Stewart: But I would never talk about it / Folks would get annoyed
Colbert: You’re a coward
Stewart: Yes, but I’m still employed (going into a falsetto yodel)
The satirical song’s message, a sentiment also reflected in Stewart’s closing speech, is that there is no longer any room for hyperbole, extremist rhetoric, and “insanity.” If you’re lucky enough to remain gainfully employed, maintaining a Spock-like commitment to cold “logic” while others face the savage brunt of rising costs and diminishing prospects, keeping your job is more important than speaking your mind or commiserating with the hard realities of a family who has to skip a few hot meals. The message is this: It could have been you, but, hey, you’re still employed. Don’t take a chance. People might get annoyed.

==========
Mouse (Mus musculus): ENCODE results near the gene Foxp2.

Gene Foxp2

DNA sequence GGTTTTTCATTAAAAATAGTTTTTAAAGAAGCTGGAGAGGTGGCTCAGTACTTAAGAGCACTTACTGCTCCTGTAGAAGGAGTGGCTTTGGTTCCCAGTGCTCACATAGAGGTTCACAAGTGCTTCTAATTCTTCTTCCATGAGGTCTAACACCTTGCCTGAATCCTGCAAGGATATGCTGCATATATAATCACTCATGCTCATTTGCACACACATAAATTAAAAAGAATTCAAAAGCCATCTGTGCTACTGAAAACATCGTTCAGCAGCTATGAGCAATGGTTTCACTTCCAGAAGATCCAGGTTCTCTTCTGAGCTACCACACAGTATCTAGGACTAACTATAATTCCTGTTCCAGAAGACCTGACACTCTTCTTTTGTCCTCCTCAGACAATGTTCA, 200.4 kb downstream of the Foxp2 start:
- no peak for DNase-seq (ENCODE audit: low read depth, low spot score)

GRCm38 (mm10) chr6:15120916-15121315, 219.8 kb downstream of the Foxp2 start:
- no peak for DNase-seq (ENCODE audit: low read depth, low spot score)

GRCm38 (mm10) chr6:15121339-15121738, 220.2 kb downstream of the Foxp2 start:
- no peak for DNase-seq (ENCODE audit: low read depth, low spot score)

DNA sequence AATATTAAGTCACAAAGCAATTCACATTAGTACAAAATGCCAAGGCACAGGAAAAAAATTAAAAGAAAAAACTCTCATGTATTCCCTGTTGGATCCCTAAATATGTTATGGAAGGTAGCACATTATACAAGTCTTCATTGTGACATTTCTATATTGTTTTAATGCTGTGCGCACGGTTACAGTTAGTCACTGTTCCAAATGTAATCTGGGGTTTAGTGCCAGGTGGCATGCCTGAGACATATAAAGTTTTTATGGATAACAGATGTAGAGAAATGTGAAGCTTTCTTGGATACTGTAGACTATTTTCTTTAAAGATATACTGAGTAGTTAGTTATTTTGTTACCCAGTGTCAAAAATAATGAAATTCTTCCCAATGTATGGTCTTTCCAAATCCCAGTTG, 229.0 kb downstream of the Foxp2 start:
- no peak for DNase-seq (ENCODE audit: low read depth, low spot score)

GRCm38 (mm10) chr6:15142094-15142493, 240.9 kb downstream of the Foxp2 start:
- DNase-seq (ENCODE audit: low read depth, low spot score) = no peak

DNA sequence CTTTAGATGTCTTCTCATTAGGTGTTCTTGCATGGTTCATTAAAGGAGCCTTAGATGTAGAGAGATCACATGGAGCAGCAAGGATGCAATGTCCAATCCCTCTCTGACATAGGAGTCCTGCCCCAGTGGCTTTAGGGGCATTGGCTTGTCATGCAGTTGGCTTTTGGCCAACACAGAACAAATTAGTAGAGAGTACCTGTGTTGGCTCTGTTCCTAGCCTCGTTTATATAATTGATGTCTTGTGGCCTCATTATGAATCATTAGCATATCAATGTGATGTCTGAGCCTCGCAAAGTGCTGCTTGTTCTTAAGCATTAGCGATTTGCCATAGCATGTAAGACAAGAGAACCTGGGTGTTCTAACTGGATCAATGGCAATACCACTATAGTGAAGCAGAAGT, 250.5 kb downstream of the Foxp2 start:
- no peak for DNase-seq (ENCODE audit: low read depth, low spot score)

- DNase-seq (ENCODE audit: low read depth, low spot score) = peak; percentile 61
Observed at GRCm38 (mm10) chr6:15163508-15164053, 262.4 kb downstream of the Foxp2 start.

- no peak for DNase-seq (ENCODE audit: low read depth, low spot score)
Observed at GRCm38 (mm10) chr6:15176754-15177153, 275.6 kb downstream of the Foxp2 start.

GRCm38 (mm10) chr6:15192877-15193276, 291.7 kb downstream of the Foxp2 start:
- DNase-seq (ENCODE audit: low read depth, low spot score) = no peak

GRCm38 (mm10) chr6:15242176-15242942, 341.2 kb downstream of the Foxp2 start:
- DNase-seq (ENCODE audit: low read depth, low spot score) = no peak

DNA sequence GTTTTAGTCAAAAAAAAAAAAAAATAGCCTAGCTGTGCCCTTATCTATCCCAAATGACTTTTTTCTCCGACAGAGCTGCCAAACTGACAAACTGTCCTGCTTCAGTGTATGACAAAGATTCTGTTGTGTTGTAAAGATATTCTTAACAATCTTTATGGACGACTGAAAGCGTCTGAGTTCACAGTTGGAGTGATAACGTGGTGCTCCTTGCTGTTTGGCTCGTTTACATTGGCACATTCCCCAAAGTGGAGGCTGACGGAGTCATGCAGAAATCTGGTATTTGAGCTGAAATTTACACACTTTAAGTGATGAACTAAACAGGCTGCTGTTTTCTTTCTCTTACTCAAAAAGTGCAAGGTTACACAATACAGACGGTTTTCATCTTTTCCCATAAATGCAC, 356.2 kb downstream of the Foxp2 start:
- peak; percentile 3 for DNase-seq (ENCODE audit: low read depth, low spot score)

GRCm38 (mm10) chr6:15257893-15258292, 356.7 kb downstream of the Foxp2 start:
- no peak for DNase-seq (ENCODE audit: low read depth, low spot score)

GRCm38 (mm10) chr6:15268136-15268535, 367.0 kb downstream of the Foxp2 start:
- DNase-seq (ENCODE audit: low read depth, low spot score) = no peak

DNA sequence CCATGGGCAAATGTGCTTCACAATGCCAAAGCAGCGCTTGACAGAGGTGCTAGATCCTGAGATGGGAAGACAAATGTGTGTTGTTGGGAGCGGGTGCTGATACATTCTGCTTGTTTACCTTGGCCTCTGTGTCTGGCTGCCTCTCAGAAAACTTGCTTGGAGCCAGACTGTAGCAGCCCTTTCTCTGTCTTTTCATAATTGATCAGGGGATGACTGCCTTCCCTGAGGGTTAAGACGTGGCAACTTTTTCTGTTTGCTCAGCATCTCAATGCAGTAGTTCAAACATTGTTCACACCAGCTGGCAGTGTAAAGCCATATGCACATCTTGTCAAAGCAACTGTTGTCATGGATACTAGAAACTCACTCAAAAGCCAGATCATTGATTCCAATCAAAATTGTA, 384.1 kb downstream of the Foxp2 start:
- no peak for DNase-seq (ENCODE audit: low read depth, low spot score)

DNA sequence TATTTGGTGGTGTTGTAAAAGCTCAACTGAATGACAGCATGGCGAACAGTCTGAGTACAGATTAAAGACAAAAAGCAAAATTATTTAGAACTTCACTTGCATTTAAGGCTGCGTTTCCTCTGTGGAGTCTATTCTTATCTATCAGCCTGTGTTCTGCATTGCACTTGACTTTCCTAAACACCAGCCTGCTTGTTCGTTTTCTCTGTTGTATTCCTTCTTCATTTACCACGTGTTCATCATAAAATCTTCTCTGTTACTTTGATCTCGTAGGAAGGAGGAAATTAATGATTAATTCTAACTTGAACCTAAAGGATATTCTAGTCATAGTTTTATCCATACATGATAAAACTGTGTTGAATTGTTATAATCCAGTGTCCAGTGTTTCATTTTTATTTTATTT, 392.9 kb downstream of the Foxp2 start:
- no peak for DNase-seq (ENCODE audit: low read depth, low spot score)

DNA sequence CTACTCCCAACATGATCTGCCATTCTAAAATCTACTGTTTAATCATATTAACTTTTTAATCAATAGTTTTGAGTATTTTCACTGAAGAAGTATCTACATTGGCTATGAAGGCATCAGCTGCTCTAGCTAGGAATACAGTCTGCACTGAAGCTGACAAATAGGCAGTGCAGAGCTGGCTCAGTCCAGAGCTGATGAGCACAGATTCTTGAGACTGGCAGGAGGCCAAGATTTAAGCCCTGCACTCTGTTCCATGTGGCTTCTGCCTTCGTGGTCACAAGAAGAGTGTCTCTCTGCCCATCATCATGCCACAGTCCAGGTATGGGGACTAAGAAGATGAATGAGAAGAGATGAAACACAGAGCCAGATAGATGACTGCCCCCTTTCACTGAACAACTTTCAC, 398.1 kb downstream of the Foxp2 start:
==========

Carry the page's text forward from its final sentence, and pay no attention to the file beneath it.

And how exactly does this represent togetherness? Togetherness doesn’t mean shunning people, but listening to the viewpoints you despise. And while you may be bathing in a Stewart-Colbert afterglow, the “insane” people will be there in the voting booths on Tuesday. There will be hard and possibly irreversible developments because a bright red cluster was just told that its feelings didn’t matter. That the manner, however inappropriate, in which people responded to justifiable concerns about unemployment and foreclosure wasn’t valid. Yes, they amplified their messages until their posters turned into increasingly stranger exemplars for Godwin’s Law. But if the corporations had given them jobs as Wall Street enjoyed its best September since 1939 or someone had listed to justifiable concerns about being forced to pay exorbitant costs thanks to one of the biggest giveaways to private industry in American history, would we even have Christine O’Donnell as a candidate? Would we even be diminishing political discourse by considering the gentlemanly angles on muff diving?